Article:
A Few Thoughts on Mother’s Day

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Picture4I had a very hard time with my Mother, her words mostly wounding, her anger terrifying. It was my father’s kind and loving heart that saved my childhood and my spirit. So when Mother’s Day comes round a tug of war ensues. I feel my heart segue-ing not to  memories of my own childhood but rather to my experience as a mother – and that, too, is complicated and bittersweet because of the loss of  two daughters.

That and the fact that we never know the truth of parenting until we do it ourselves – the sacrifices, the hard work, the unselfishness, the solving of unsolvable riddles – all that our parents gave and did stands out in bold relief as we struggle to do as well as they did, never mind better. So for me, the emotions  of this celebratory day are exponential and complex.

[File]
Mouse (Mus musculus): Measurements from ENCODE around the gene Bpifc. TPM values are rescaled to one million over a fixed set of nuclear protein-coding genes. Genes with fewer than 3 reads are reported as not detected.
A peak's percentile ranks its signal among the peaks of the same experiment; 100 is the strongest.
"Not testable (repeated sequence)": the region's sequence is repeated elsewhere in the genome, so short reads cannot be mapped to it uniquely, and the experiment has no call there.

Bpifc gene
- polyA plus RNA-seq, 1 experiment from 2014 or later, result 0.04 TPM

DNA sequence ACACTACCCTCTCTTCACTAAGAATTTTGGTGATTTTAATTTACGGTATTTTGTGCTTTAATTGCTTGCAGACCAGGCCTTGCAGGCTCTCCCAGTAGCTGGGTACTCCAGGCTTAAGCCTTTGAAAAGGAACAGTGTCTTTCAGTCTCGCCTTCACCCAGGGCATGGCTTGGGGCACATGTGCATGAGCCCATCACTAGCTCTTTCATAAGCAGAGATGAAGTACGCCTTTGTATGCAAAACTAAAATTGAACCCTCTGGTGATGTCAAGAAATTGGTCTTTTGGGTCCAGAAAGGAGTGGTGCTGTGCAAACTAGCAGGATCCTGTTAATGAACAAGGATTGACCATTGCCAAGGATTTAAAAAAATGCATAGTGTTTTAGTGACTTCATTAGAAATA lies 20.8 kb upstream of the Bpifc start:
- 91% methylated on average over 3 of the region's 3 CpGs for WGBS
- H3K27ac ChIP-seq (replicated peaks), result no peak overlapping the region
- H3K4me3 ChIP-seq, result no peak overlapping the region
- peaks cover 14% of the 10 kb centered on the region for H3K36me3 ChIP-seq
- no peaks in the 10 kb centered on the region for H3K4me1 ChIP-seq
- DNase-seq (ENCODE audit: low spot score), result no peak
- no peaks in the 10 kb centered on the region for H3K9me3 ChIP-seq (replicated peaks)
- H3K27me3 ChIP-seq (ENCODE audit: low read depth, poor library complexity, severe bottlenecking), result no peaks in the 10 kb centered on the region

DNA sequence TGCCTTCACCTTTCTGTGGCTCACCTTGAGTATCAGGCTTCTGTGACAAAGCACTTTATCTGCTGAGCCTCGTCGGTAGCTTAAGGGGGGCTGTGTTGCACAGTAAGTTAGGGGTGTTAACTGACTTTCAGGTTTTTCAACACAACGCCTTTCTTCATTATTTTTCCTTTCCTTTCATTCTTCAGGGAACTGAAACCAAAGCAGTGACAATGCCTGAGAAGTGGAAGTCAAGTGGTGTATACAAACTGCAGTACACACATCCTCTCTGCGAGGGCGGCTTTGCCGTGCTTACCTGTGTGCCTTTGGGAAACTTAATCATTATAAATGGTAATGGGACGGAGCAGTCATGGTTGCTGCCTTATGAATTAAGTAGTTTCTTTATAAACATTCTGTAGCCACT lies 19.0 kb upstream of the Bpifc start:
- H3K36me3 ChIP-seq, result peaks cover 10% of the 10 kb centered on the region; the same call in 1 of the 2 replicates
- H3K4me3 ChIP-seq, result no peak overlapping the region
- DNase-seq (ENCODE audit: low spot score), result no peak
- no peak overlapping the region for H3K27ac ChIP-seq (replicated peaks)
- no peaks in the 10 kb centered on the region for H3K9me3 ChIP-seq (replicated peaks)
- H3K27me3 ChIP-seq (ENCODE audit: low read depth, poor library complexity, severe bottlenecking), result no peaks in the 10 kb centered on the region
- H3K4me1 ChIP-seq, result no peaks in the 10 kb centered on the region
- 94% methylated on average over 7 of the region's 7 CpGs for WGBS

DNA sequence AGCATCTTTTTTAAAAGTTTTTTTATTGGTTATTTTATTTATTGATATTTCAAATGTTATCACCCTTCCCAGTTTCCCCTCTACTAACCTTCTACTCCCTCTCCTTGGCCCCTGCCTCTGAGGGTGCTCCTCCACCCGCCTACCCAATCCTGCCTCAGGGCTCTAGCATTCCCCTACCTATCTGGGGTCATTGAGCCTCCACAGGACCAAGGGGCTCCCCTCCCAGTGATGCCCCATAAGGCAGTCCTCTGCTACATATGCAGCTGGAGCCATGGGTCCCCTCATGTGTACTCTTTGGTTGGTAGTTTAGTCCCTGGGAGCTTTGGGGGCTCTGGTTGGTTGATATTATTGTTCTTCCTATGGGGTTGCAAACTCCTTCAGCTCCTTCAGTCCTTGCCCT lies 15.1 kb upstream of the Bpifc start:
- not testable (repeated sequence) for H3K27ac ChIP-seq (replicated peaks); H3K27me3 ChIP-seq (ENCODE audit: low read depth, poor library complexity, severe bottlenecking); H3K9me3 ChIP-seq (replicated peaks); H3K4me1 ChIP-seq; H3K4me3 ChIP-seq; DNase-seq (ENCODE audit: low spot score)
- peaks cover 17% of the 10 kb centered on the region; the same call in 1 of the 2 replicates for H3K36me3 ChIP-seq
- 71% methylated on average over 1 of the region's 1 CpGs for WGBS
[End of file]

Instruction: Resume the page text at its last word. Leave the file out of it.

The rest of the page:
Picture16I touch the handmade cards and gifts from my two daughters who are now long gone from this world and  I am overwhelmed by grief. I make plans to spend the Mother’s Day weekend with my 24 year old  Dakota, and my joy is beyond reckoning. My heart brims over with Mother’s Day memories, hopes and dreams – the shiny kind that come with birth and life’s best moments, the devastating ones that accompanied death. “Oh, Lord thou art hard on Mothers,” the poet Padraic Pearse wrote to his mother the night before his unjust execution by firing squad. “They suffer in our coming and our going…” and never truer words were written than those, I can attest with sure knowledge.

It Isn’t Just a Hallmark Holiday

Cathy-DakotaBut all those complexities acknowledged, there’s still a heart-touching sweetness in Mother’s Day that makes me want to celebrate the privilege of motherhood in all its convoluted permutations. What more profound learning could there ever be in life than this? What greater opportunity to love and be loved unconditionally? Success and failure, grief and joy, exhaustion and exhilaration, sacrifice and transformation, a test of courage and resourcefulness like no other. A never-ending fountain that sustains with love and confuses us with paradox.